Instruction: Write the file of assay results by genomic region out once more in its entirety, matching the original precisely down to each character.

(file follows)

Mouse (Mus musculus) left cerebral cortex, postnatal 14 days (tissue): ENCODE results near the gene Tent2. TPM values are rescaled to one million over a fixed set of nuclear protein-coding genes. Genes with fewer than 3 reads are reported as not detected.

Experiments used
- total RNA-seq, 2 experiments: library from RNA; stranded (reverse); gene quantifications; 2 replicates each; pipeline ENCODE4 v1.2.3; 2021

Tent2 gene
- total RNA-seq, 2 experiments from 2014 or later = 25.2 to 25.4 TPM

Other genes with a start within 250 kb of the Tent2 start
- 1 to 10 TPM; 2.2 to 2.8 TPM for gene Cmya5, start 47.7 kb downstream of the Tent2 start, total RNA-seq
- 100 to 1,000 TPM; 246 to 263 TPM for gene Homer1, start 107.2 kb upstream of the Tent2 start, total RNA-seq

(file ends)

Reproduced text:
Mouse (Mus musculus) left cerebral cortex, postnatal 14 days (tissue): ENCODE results near the gene Tent2. TPM values are rescaled to one million over a fixed set of nuclear protein-coding genes. Genes with fewer than 3 reads are reported as not detected.

Experiments used
- total RNA-seq, 2 experiments: library from RNA; stranded (reverse); gene quantifications; 2 replicates each; pipeline ENCODE4 v1.2.3; 2021

Tent2 gene
- total RNA-seq, 2 experiments from 2014 or later = 25.2 to 25.4 TPM

Other genes with a start within 250 kb of the Tent2 start
- 1 to 10 TPM; 2.2 to 2.8 TPM for gene Cmya5, start 47.7 kb downstream of the Tent2 start, total RNA-seq
- 100 to 1,000 TPM; 246 to 263 TPM for gene Homer1, start 107.2 kb upstream of the Tent2 start, total RNA-seq